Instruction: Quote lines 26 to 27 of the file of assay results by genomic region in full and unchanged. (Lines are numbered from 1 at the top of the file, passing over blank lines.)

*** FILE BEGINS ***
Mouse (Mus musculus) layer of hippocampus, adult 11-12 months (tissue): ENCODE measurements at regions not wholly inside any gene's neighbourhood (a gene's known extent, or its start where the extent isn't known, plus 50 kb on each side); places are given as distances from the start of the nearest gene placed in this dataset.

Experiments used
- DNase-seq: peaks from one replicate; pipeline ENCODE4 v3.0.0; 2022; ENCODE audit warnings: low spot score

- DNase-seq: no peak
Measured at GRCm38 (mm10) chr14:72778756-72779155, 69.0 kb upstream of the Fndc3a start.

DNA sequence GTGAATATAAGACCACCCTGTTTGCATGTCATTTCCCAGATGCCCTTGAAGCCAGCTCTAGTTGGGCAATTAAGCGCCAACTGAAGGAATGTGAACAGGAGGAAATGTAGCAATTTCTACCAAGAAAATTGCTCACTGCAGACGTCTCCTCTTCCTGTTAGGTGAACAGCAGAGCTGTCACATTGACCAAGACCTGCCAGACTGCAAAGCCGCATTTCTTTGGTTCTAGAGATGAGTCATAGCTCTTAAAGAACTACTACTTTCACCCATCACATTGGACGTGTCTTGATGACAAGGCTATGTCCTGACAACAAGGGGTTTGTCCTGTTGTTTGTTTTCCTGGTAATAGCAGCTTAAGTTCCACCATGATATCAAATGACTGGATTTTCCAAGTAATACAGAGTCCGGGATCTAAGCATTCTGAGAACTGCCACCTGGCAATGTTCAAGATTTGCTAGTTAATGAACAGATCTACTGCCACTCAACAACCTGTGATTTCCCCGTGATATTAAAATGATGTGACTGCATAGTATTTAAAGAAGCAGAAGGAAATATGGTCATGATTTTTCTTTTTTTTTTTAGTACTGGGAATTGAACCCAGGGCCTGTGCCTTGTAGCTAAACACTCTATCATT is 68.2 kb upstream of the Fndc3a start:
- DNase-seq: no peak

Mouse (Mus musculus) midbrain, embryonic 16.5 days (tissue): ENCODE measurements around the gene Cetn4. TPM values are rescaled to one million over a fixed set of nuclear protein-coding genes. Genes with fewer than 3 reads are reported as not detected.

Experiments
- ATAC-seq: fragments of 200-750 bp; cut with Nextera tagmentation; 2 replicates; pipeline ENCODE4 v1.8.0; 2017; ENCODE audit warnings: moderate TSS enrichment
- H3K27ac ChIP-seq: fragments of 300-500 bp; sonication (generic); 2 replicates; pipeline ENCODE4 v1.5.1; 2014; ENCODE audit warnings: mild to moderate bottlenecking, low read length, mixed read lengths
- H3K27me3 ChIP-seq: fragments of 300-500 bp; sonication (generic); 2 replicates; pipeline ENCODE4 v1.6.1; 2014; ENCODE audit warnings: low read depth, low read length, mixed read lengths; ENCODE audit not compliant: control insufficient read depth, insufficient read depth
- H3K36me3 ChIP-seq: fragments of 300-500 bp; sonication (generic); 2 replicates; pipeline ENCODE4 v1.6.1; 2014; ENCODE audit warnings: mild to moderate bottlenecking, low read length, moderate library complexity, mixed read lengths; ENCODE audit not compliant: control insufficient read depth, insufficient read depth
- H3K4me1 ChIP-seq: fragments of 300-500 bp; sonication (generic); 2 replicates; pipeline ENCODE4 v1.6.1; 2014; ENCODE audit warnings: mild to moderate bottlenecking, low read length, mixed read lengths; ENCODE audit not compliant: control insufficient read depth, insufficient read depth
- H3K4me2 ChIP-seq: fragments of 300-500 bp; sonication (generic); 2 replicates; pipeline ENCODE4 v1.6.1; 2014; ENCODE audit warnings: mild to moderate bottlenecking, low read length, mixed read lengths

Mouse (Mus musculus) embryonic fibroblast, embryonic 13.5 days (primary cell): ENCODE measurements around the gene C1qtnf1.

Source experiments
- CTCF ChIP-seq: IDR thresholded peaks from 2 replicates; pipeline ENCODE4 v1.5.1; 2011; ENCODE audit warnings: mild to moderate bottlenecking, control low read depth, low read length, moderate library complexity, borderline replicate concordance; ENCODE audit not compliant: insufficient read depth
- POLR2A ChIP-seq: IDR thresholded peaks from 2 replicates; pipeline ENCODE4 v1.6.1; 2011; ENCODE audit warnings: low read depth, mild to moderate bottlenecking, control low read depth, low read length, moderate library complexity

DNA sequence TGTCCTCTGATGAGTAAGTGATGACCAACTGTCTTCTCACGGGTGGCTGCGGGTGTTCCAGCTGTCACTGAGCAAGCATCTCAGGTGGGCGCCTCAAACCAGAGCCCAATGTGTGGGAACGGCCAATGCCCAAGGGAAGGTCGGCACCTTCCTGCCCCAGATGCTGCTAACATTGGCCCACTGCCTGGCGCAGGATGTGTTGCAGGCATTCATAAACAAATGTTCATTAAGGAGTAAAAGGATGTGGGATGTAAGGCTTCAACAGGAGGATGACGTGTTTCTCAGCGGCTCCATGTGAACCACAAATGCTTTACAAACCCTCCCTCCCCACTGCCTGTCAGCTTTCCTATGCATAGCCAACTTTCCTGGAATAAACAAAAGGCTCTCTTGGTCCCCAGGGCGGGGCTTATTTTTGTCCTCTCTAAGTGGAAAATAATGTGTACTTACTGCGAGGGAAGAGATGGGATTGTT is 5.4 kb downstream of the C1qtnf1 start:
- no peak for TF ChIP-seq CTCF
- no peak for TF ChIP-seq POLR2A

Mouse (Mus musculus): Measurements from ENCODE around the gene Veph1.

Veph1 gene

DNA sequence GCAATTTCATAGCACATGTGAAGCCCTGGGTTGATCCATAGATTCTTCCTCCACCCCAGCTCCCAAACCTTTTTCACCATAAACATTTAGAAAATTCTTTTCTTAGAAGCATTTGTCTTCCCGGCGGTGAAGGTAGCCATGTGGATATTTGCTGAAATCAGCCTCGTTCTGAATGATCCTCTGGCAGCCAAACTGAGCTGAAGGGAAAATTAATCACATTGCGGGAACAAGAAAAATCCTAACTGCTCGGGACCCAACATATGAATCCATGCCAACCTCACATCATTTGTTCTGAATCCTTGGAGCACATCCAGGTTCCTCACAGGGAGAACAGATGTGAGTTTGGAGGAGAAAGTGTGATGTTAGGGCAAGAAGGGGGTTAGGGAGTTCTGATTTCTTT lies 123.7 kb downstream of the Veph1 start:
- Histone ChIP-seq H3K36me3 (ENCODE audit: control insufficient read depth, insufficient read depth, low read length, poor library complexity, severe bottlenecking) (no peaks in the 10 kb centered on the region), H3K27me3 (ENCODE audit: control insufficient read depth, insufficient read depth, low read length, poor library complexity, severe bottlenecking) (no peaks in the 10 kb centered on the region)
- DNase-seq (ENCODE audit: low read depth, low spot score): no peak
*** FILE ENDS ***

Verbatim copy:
- Histone ChIP-seq H3K36me3 (ENCODE audit: control insufficient read depth, insufficient read depth, low read length, poor library complexity, severe bottlenecking) (no peaks in the 10 kb centered on the region), H3K27me3 (ENCODE audit: control insufficient read depth, insufficient read depth, low read length, poor library complexity, severe bottlenecking) (no peaks in the 10 kb centered on the region)
- DNase-seq (ENCODE audit: low read depth, low spot score): no peak